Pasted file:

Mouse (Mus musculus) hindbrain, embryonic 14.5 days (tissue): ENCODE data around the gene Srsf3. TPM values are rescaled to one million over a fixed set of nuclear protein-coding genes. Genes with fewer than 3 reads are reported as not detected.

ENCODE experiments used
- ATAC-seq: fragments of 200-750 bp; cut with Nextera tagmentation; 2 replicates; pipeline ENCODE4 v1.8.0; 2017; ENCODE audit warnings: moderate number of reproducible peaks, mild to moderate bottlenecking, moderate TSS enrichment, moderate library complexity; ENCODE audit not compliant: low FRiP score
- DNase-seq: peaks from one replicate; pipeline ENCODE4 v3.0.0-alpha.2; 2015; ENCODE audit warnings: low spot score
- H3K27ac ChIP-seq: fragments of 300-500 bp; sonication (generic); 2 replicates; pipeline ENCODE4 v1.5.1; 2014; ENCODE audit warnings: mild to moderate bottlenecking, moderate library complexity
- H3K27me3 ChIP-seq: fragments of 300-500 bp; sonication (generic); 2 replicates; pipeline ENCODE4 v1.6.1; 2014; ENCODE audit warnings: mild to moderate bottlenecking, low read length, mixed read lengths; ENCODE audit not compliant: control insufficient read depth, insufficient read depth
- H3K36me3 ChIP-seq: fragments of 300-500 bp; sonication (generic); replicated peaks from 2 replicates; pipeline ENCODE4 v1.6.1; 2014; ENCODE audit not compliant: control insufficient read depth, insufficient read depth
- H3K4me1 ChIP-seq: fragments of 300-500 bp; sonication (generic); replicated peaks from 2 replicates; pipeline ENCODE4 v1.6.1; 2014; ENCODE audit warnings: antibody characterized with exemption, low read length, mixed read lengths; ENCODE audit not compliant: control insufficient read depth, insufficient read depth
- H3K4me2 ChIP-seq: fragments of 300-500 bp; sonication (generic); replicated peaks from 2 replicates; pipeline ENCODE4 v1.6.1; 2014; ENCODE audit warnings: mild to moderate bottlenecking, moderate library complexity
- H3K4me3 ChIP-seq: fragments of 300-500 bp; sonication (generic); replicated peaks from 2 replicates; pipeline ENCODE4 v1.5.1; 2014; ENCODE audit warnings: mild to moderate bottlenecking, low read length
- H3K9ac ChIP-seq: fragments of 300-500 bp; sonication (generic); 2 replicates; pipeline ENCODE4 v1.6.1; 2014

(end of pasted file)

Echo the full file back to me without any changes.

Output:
Mouse (Mus musculus) hindbrain, embryonic 14.5 days (tissue): ENCODE data around the gene Srsf3. TPM values are rescaled to one million over a fixed set of nuclear protein-coding genes. Genes with fewer than 3 reads are reported as not detected.

ENCODE experiments used
- ATAC-seq: fragments of 200-750 bp; cut with Nextera tagmentation; 2 replicates; pipeline ENCODE4 v1.8.0; 2017; ENCODE audit warnings: moderate number of reproducible peaks, mild to moderate bottlenecking, moderate TSS enrichment, moderate library complexity; ENCODE audit not compliant: low FRiP score
- DNase-seq: peaks from one replicate; pipeline ENCODE4 v3.0.0-alpha.2; 2015; ENCODE audit warnings: low spot score
- H3K27ac ChIP-seq: fragments of 300-500 bp; sonication (generic); 2 replicates; pipeline ENCODE4 v1.5.1; 2014; ENCODE audit warnings: mild to moderate bottlenecking, moderate library complexity
- H3K27me3 ChIP-seq: fragments of 300-500 bp; sonication (generic); 2 replicates; pipeline ENCODE4 v1.6.1; 2014; ENCODE audit warnings: mild to moderate bottlenecking, low read length, mixed read lengths; ENCODE audit not compliant: control insufficient read depth, insufficient read depth
- H3K36me3 ChIP-seq: fragments of 300-500 bp; sonication (generic); replicated peaks from 2 replicates; pipeline ENCODE4 v1.6.1; 2014; ENCODE audit not compliant: control insufficient read depth, insufficient read depth
- H3K4me1 ChIP-seq: fragments of 300-500 bp; sonication (generic); replicated peaks from 2 replicates; pipeline ENCODE4 v1.6.1; 2014; ENCODE audit warnings: antibody characterized with exemption, low read length, mixed read lengths; ENCODE audit not compliant: control insufficient read depth, insufficient read depth
- H3K4me2 ChIP-seq: fragments of 300-500 bp; sonication (generic); replicated peaks from 2 replicates; pipeline ENCODE4 v1.6.1; 2014; ENCODE audit warnings: mild to moderate bottlenecking, moderate library complexity
- H3K4me3 ChIP-seq: fragments of 300-500 bp; sonication (generic); replicated peaks from 2 replicates; pipeline ENCODE4 v1.5.1; 2014; ENCODE audit warnings: mild to moderate bottlenecking, low read length
- H3K9ac ChIP-seq: fragments of 300-500 bp; sonication (generic); 2 replicates; pipeline ENCODE4 v1.6.1; 2014